TrafficFlow is an installation-based table which visualizes wireless traffic on a local network as gracefully flowing rivers of light. It is a collaborative project between Ameya Mhatre and myself created for our midterm project in the Spring 2009 Spatial Media class at ITP.
Each user on a network has an individual connection to the internet and may have a conceptual model of personalized “tube”. However, all traffic on a typical network shares the same infrastructure and commingles at some point, and if unencrypted, is available to any other member of the network. TrafficFlow aims to make visible this hidden connection.
Connecting to the table’s public network begins the process. The user is directed to a welcome page and asked to place their device on the table, which creates a glowing circle around it. After the table detects the device, they are prompted to confirm that the highlighted device is theirs. As soon as they affirm their connection the circle disappears and their traffic begins to flow. We are looking to show the data as energy – something almost alive.
The prototype still needs significant work in making the device capturing more robust, but the proof-of-concept is functional – and is demonstrated in the below video. Without getting too technical, the system uses several separate systems to function. A router with a custom Linux firmware based on DD-WRT handles the network connections, captive portal and packet sniffing. A Java applet and php script parses the packet output and provides web-based activation which populates a mysql database. The main application is written in C++ using the openFrameworks, openCV and mysql++ libraries. Ameya did the web and database stuff and I focused on the visualization/camera vision software. This is the most extensive software that I’ve written so far, but it’s been worth the work.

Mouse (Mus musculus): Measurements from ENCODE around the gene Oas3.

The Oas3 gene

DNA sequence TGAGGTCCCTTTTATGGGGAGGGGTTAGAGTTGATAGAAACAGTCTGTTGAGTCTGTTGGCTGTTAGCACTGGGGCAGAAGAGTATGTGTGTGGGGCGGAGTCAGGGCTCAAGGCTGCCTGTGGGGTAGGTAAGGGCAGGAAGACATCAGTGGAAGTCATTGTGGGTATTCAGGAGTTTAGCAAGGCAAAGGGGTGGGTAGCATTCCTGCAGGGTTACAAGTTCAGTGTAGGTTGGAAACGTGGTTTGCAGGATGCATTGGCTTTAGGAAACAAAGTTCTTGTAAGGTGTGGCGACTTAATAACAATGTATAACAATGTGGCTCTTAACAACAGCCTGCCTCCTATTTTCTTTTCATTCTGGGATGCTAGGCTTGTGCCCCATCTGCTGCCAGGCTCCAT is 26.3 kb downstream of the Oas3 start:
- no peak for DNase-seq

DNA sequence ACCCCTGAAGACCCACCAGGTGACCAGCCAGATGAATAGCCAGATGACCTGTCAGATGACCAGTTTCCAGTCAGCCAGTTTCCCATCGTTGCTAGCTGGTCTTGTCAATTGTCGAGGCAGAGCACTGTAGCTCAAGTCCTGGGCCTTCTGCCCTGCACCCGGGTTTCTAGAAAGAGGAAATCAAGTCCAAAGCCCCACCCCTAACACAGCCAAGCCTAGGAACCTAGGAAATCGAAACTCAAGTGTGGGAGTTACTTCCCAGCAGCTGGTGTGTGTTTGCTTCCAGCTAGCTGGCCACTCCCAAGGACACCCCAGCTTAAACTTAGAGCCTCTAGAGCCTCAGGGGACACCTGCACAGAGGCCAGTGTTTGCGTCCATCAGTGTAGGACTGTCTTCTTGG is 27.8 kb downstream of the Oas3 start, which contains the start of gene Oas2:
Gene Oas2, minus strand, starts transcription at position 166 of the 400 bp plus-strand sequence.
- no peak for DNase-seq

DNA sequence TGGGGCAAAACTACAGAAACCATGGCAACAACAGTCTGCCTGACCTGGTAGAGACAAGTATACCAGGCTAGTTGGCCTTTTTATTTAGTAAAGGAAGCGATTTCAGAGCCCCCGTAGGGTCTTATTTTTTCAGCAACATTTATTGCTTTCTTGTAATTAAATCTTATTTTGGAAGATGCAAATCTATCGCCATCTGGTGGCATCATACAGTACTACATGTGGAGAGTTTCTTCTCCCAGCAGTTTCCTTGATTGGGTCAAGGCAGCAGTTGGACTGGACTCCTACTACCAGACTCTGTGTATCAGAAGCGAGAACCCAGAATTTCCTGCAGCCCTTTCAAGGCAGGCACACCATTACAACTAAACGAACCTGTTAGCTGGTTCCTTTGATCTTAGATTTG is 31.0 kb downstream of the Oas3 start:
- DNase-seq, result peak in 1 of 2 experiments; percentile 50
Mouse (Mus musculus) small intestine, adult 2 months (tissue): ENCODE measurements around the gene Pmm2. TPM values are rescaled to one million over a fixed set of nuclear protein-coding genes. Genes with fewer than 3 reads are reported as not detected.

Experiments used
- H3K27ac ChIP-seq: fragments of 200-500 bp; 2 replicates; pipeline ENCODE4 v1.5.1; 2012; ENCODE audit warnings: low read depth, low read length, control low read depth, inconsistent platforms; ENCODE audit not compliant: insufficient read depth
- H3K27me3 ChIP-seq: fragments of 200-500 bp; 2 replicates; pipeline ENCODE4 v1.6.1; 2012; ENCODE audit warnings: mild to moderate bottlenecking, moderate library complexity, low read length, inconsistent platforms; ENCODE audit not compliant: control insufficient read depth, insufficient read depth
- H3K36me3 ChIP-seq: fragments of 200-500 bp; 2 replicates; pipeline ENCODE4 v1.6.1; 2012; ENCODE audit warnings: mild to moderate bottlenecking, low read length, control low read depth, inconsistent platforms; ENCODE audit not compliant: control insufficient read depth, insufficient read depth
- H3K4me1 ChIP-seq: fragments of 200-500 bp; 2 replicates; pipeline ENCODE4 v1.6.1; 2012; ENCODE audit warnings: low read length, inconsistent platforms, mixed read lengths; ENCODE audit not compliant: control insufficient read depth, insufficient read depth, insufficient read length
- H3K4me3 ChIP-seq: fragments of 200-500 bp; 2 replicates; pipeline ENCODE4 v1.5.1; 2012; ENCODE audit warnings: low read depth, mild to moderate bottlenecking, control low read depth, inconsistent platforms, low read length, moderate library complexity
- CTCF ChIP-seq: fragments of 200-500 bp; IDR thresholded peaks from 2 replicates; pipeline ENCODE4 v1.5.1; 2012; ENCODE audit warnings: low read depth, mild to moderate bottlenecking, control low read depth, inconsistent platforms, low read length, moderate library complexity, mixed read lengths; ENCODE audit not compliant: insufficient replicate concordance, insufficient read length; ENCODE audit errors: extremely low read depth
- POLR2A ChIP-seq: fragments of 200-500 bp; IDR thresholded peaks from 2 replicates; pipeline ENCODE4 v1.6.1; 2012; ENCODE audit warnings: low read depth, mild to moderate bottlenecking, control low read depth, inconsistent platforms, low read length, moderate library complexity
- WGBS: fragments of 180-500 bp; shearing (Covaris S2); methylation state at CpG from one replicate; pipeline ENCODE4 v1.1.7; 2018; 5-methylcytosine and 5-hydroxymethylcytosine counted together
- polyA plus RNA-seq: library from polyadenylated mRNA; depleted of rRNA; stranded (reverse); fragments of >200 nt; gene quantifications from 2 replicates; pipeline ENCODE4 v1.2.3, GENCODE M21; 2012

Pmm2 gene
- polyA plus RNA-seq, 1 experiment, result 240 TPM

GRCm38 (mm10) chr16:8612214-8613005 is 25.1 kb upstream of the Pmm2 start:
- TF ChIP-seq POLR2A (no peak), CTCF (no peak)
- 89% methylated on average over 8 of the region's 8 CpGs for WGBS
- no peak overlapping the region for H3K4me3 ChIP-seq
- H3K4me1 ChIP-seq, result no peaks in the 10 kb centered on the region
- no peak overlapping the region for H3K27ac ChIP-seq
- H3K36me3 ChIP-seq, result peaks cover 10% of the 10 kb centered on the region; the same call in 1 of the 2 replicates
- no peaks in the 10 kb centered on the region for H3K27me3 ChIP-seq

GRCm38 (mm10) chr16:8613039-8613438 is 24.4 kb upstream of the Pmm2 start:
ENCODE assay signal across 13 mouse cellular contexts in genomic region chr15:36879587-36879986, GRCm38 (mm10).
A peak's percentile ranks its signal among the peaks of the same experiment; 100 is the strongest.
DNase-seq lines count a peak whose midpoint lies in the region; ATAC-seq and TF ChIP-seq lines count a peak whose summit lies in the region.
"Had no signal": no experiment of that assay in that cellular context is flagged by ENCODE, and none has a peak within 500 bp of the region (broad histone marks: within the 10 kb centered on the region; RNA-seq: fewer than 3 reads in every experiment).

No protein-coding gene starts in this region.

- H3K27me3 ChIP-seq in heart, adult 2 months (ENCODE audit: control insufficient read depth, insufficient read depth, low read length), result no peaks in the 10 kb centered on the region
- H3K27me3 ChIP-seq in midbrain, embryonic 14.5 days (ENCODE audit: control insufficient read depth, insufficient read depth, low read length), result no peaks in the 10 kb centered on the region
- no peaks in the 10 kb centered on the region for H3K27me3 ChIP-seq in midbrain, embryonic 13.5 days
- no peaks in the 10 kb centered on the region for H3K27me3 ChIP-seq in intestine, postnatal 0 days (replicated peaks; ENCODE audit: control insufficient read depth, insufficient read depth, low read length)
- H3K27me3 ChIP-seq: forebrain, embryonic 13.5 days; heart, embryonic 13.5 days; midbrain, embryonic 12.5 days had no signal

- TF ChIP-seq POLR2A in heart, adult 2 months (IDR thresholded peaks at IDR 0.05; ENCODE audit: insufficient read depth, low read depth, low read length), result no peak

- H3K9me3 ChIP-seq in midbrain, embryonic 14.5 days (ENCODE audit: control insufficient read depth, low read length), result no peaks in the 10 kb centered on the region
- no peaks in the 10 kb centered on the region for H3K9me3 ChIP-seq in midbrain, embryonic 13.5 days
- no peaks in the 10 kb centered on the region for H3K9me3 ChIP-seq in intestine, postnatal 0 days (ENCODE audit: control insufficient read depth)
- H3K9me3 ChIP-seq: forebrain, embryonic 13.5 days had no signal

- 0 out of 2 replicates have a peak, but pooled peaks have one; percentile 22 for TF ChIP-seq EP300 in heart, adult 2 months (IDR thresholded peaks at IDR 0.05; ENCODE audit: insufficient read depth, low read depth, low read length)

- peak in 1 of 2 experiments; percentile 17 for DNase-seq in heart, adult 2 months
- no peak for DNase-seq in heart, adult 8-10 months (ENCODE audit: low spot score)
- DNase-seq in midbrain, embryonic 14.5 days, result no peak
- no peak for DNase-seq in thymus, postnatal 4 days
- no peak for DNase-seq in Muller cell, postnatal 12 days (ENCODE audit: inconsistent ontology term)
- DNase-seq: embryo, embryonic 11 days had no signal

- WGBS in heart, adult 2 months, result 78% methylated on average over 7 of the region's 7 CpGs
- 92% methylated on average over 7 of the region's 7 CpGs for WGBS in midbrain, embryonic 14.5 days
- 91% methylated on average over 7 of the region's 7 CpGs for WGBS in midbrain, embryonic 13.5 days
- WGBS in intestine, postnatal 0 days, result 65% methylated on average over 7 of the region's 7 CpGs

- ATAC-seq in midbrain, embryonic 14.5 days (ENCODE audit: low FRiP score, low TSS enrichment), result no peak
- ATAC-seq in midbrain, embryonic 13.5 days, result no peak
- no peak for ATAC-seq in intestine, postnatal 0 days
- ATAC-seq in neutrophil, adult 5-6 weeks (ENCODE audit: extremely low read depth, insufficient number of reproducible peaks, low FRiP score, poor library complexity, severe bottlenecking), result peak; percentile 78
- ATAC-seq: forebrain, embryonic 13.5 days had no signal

The table was custom built by several of us in the Spatial Media class. It has a plexiglass surface with a sheet of mylar for diffusion. It provided for under sensing with an IR camera and under projection, using a mirror to bounce the image off the floor. For most of us it was the first interactive surface that we’ve worked with and was challenging. The results of the prototype table are somewhat frustrating, but I think it could be made much more robust with more refinement. A good learning experience.
Enjoy the videos.
Implementation and Conceptual Notes
The table is circular with a smooth surface. User places an internet connected device on the table (mobile phone, PDA, laptop). After visiting the project’s website with the device and performing a brief initialization, particles representing internet traffic emanate from the device and begin to swarm off to the center of the table, where they become obscured in “the cloud”. As data flows into and out from the device, particles will flow between the cloud and the device. The movement of the particles will follow some type of fluid dynamics, tracking gracefully as the user moves their device. As the device is lifted from the table, the flow will cease.
Each particle represents packets of TCP/IP data. The particles will be color-coded by data type (web, e-mail, ftp, torrent, tcp overhead) and may be strung together to indicate groups of related packets in a data stream.
Blob / Edge detection for devices on the table.
Packet Sniffing (Carnivore / libpcap) to watch network traffic / power visualization
Ajax web application to register users (associate IP with physical footprint of device)
particle system visualization
projector (spec. TBD)
projection surface (allowing for rear projection)
camera with IR emitter (location of emitter TBD)
sensing (IR, WiFi traffic)
1. user joins our public network
*. user places device on surface
*. user instructed to visit initialization site
4. site asks user to hit the connect button
5. site recognized users IP / UserAgent string
6. visual confirmation, ensuring the correct device is correlated with the IP
7. association is made
8. start sniffing packets
a. read packet header
b. determine source, destination, data type (as inferred by port number)
c. pass this data to visualization in the form of parameters
9. begin visualization
10. if blob of associated device is lost, the ajax interface asks the user if they wish to reconnect
Points of Failure:
– confusion for those connected to the internet via mobile data service (GPRS, Edge, 3G)
– simultaneous user logo
– inability to maintain tracking of devices